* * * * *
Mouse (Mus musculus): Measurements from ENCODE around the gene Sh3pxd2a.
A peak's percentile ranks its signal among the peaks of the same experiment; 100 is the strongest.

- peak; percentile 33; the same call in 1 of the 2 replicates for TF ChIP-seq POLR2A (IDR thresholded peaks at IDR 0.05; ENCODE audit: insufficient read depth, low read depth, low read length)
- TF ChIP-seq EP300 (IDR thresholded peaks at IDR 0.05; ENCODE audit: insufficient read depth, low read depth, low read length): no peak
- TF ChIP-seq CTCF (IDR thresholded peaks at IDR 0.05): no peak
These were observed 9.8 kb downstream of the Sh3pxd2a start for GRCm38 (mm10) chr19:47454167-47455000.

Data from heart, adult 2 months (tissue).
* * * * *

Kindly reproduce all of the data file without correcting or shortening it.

Mouse (Mus musculus): Measurements from ENCODE around the gene Sh3pxd2a.
A peak's percentile ranks its signal among the peaks of the same experiment; 100 is the strongest.

- peak; percentile 33; the same call in 1 of the 2 replicates for TF ChIP-seq POLR2A (IDR thresholded peaks at IDR 0.05; ENCODE audit: insufficient read depth, low read depth, low read length)
- TF ChIP-seq EP300 (IDR thresholded peaks at IDR 0.05; ENCODE audit: insufficient read depth, low read depth, low read length): no peak
- TF ChIP-seq CTCF (IDR thresholded peaks at IDR 0.05): no peak
These were observed 9.8 kb downstream of the Sh3pxd2a start for GRCm38 (mm10) chr19:47454167-47455000.

Data from heart, adult 2 months (tissue).